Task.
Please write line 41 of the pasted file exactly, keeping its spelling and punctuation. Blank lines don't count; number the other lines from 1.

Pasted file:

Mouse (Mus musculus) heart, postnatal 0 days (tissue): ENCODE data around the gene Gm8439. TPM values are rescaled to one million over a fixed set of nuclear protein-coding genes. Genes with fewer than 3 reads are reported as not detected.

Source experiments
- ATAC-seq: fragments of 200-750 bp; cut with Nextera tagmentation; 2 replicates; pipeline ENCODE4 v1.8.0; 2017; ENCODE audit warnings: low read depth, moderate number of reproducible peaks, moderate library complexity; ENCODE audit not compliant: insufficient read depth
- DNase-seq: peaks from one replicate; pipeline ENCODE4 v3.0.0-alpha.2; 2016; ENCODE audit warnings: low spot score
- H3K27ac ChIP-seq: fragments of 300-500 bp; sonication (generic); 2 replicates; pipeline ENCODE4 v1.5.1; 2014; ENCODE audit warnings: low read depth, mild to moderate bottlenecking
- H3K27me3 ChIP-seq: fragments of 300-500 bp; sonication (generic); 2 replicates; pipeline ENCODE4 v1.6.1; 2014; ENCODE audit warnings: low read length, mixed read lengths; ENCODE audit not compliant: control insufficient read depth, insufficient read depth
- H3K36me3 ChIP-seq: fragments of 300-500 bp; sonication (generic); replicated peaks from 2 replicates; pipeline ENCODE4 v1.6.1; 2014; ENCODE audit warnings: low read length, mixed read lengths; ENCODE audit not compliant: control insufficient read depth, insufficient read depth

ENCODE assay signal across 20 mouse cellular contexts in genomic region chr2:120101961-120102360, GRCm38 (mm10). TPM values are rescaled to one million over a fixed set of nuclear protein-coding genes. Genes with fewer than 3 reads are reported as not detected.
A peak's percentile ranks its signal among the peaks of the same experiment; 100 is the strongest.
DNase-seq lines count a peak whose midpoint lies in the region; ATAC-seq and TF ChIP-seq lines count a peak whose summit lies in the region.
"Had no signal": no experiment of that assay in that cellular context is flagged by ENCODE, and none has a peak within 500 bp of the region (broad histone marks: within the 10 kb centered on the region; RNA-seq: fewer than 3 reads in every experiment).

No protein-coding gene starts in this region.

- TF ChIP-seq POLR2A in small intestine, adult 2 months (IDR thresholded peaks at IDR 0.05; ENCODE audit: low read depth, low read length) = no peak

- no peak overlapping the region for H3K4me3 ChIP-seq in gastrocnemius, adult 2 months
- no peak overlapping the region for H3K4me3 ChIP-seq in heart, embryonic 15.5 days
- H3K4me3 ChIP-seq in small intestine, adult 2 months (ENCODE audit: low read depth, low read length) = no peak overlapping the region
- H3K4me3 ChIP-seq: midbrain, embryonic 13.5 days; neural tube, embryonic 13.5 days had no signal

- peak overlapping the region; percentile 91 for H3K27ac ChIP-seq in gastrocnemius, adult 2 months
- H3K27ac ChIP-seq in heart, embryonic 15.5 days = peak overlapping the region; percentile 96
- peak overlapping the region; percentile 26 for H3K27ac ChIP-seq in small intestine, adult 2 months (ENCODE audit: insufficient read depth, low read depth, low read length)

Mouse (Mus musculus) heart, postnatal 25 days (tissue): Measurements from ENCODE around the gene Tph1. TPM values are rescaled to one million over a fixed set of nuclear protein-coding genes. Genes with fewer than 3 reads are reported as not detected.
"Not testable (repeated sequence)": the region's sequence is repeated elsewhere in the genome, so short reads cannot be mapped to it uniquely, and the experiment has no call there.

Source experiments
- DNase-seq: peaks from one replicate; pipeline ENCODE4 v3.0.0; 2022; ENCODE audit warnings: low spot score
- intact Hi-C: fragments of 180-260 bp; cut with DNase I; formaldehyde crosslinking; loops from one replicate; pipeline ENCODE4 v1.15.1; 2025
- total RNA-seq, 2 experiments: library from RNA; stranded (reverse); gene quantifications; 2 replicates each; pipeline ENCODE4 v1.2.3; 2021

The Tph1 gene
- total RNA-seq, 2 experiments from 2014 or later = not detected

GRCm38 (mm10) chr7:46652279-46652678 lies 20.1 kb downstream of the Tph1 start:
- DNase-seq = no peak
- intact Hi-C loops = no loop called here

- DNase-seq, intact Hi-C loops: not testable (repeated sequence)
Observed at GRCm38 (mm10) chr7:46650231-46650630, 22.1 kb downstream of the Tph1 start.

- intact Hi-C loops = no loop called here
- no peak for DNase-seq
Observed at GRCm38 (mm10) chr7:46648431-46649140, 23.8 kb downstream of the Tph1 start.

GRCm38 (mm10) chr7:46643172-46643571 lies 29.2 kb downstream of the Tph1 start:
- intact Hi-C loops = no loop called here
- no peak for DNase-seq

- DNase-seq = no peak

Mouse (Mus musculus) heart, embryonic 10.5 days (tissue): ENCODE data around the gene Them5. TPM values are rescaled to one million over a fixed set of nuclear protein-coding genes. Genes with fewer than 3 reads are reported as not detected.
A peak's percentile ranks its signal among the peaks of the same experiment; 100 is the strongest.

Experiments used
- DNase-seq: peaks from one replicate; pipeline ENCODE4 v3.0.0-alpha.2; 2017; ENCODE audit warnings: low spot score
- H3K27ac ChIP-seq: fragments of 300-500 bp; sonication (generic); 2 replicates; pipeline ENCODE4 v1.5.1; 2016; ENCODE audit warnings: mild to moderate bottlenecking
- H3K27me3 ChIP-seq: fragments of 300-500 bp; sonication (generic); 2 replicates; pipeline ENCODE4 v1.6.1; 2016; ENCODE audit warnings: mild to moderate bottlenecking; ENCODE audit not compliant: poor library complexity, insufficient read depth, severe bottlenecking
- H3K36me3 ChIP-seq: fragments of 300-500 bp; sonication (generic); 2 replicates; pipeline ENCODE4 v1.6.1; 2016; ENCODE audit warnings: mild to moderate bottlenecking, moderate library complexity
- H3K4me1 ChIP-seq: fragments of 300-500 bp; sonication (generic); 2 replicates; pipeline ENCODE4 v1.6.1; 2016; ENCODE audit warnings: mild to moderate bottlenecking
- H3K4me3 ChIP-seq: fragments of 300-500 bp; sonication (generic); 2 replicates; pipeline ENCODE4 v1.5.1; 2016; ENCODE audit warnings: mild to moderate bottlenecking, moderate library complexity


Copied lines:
Mouse (Mus musculus) heart, embryonic 10.5 days (tissue): ENCODE data around the gene Them5. TPM values are rescaled to one million over a fixed set of nuclear protein-coding genes. Genes with fewer than 3 reads are reported as not detected.